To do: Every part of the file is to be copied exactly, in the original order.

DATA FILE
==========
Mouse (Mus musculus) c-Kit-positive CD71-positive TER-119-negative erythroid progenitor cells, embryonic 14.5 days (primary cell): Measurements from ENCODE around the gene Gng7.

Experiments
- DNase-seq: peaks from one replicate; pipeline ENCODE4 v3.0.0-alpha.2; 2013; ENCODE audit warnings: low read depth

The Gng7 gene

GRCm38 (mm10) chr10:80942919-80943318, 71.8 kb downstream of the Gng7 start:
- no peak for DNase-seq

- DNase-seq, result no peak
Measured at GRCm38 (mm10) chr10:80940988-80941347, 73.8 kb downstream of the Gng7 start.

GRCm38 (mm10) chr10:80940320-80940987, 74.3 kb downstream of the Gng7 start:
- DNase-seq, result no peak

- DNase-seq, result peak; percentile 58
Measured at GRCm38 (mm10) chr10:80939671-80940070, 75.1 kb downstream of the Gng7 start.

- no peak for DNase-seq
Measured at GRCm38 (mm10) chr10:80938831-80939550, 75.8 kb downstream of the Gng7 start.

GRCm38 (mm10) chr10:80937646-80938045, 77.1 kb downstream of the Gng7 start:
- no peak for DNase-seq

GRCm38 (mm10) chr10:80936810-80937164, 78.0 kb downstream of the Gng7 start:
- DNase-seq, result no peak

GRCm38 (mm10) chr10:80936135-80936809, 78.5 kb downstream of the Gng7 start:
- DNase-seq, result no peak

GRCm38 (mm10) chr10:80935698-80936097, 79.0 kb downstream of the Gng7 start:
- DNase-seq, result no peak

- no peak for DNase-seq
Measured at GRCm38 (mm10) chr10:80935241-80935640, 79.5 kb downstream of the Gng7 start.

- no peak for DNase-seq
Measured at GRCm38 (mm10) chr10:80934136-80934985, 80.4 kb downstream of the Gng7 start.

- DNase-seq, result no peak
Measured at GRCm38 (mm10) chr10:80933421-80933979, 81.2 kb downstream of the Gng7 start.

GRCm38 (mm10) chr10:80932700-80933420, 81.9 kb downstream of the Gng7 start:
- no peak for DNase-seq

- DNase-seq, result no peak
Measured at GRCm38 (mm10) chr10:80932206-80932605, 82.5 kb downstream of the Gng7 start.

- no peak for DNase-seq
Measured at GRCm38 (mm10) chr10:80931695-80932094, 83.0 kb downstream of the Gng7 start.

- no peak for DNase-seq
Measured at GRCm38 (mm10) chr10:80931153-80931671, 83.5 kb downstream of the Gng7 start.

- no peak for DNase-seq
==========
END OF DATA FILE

Mouse (Mus musculus) c-Kit-positive CD71-positive TER-119-negative erythroid progenitor cells, embryonic 14.5 days (primary cell): Measurements from ENCODE around the gene Gng7.

Experiments
- DNase-seq: peaks from one replicate; pipeline ENCODE4 v3.0.0-alpha.2; 2013; ENCODE audit warnings: low read depth

The Gng7 gene

GRCm38 (mm10) chr10:80942919-80943318, 71.8 kb downstream of the Gng7 start:
- no peak for DNase-seq

- DNase-seq, result no peak
Measured at GRCm38 (mm10) chr10:80940988-80941347, 73.8 kb downstream of the Gng7 start.

GRCm38 (mm10) chr10:80940320-80940987, 74.3 kb downstream of the Gng7 start:
- DNase-seq, result no peak

- DNase-seq, result peak; percentile 58
Measured at GRCm38 (mm10) chr10:80939671-80940070, 75.1 kb downstream of the Gng7 start.

- no peak for DNase-seq
Measured at GRCm38 (mm10) chr10:80938831-80939550, 75.8 kb downstream of the Gng7 start.

GRCm38 (mm10) chr10:80937646-80938045, 77.1 kb downstream of the Gng7 start:
- no peak for DNase-seq

GRCm38 (mm10) chr10:80936810-80937164, 78.0 kb downstream of the Gng7 start:
- DNase-seq, result no peak

GRCm38 (mm10) chr10:80936135-80936809, 78.5 kb downstream of the Gng7 start:
- DNase-seq, result no peak

GRCm38 (mm10) chr10:80935698-80936097, 79.0 kb downstream of the Gng7 start:
- DNase-seq, result no peak

- no peak for DNase-seq
Measured at GRCm38 (mm10) chr10:80935241-80935640, 79.5 kb downstream of the Gng7 start.

- no peak for DNase-seq
Measured at GRCm38 (mm10) chr10:80934136-80934985, 80.4 kb downstream of the Gng7 start.

- DNase-seq, result no peak
Measured at GRCm38 (mm10) chr10:80933421-80933979, 81.2 kb downstream of the Gng7 start.

GRCm38 (mm10) chr10:80932700-80933420, 81.9 kb downstream of the Gng7 start:
- no peak for DNase-seq

- DNase-seq, result no peak
Measured at GRCm38 (mm10) chr10:80932206-80932605, 82.5 kb downstream of the Gng7 start.

- no peak for DNase-seq
Measured at GRCm38 (mm10) chr10:80931695-80932094, 83.0 kb downstream of the Gng7 start.

- no peak for DNase-seq
Measured at GRCm38 (mm10) chr10:80931153-80931671, 83.5 kb downstream of the Gng7 start.

- no peak for DNase-seq